Leen Helmink Antique Maps

Antique map of California & Texas by Tallis

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Stock number: 18922

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Mexico, California and Texas

First Published

London/New York, 1851

This Edition



25 x 33 cms




This Item is Sold


"Mexico, California and Texas", steel engraving by John Rapkin, published by John Tallis, London, 1851.

With decorative vignette views labeled
- Gold Washing (with index lower left The newly discovered GOLD districts Coloured thus []
- Ruins at Uxmal, Yucatan
- Mexican Peasantry

Seminal map showing California and the Goldrush, as well as Texas and Mexico. Original hand colour. Pristine collector's condition.

"John Tallis' Illustrated Atlas reflects a movement away from the sombre scientific style that so typified early nineteenth-century mapmaking. Published to commemorate the Great Exhibition of 1851, Tallis' beautiful maps, engraved on steel by John Rapkin, reflects the glories of Britain's world empire and provide a pastiche of images of far-flung corners of the world available for the first time to the Victorian armchair traveller."


"All the maps and plans have ornamental borders and most have vignette scenes; they are invariably described as 'the last decorative series of maps ...'. "

"Another series, which is especially popular for its decorative borders and vignette scenes, is that by John Tallis published in London and New York."


"Frequently referred to as 'the last decorative series of maps', these are attractively designed, informative pieces which combine the best elements of scientific cartography and decorative art as the great early mapmakers did. The decorative borders and attractive vignette scenes contrasted vividly with the austere approach of many other comparable atlas publishers of the time, whose use of decoration was negligible although the cartographic quality of their output was undoubted."


"... the last pictorial maps in the old tradition."

(Tooley & Bricker).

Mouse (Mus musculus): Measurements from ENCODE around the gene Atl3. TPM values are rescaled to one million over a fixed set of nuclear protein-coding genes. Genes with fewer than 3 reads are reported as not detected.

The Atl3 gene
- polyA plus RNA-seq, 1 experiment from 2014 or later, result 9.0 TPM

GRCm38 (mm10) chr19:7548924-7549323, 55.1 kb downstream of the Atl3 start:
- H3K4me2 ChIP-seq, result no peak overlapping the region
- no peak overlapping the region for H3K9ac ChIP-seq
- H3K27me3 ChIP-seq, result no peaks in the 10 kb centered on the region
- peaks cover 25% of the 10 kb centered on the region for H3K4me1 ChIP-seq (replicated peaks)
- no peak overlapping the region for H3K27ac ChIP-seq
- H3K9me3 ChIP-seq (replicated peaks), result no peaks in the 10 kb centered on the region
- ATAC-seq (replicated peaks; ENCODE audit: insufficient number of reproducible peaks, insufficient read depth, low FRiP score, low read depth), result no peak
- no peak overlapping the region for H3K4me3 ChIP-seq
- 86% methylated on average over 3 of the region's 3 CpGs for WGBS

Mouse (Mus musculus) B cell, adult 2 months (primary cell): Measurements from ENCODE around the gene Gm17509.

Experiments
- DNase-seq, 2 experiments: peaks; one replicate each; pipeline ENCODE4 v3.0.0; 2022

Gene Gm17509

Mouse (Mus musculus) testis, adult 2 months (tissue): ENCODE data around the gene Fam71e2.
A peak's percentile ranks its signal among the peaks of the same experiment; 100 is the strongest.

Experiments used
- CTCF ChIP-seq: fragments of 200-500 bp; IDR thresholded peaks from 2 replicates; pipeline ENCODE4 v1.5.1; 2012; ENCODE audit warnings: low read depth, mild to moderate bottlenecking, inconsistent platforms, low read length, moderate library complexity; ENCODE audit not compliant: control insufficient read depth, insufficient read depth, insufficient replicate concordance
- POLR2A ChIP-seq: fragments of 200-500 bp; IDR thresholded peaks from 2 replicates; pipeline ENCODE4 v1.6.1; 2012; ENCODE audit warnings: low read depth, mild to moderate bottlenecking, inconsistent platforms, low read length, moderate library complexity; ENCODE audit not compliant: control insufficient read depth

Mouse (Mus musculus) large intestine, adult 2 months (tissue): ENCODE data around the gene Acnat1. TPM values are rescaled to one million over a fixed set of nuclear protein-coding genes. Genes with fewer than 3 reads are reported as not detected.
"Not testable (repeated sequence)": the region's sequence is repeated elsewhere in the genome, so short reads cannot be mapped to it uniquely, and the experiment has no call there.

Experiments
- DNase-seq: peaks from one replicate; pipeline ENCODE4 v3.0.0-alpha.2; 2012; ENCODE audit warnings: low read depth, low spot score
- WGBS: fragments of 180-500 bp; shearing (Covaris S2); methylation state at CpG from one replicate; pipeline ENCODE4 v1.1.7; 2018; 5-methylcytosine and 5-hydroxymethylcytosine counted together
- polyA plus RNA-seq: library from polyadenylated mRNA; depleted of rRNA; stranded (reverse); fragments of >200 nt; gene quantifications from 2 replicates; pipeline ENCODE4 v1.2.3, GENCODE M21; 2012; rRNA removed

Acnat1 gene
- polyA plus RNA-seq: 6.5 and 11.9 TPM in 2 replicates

"The Illustrated Atlas presents a vivid and fascinating portrait of the nineteenth century world. Its main features were accurate, detailed and beautifully coloured maps; charming vignettes depicting cities, people and natural wonders of each country; informative passages by Montgomery Martin of facts and figures for every map compiled from the eye-witnessv accounts of explorers and a variety of authorative sources."


What follows is the original 1851 Montgomery Martin text that accompanies this map:

The descriptions of Mexico, Texas and Yucatan must be reserved for other numbers of the Atlas. We shall here confine ourselves to Upper, or New California.


Upper or New California covers an area of about 350,000 square miles. Three mountain ranges, the Monterey Ridge, the Sierra Nevada range and the Wahsatch or Colorado Ridge divide the country into three districts. The largest of these, a table land some 4,000-5,000 feet above the sea, is a desert covered with the fragments of quartz and volcanic matter washed from the mountains. Indeed the character of the whole country is evidently volcanic. To the north there are many boiling springs of sulphur, salt, magnesia, and warm mud lakes. The mountain torrents carry down large quantities of granitic formations in which great mineral wealth will probably be discovered. Although New Helvetia and Francisco Plain have large and rich tracts for cultivation, the general aspect of the country is not so favourable for tillage: as for pasturage, which furnishes provender for herds of wild cattle, horses, deer and various animals. Three main rivers, the Colorado, the St Joachim and the Sacramento, are fed by numerous tributaries. The Sacramento is navigable for 50 miles for ships, and 150 for boats, and small steamers have now been sent there from the United States.


Like other places on the west coast of America extreme temperatures prevail; there are blustering winds on the coast and intense heat in the interior, with sudden blasts of air from the snow-clad mountains, which bring on remittent fevers.


Discovered by a Spaniard in 1544, the country was later visited by Sir Francis Drake, to whom the Indians chiefs gave sovereignty for England. In 1822, when Mexico declared itself a republic, California was added to its territories, and after several revolutions and plots it was ceded to the United States in 1848.


The capital, San Francisco, stands on one of the finest natural harbours in the world, which would hold all the shipping of England. In 1841 the town was almost in ruins, hut now its population numbers about 5,000, and if gold continues abundant it may hecome one of the most important cities on the Pacific coast. San Diego harbour also affords secure anchorage for merchant vessels and runs a considerabie distance inland.


The Indian inbabitants have been much diminished by small-pox and 'firewater'. In 1842 they were numbered at 14,500. It is probable that the number of whites is now 15,000. The Mormons have formed several stations and adventurers are flocking to California from all parts.


Although the auriferous appearance of the soil was first noted hy Drake in the sixteenth century, large-scale wet and dry digging for gold has only begun in the last few years. To what extent gold will continue to be found it is impossible to say; some ravines 100 yards long by 4 wide have yielded 17,000 dollars. Other metals also abound, induding cinnabar, copper, iron and silver.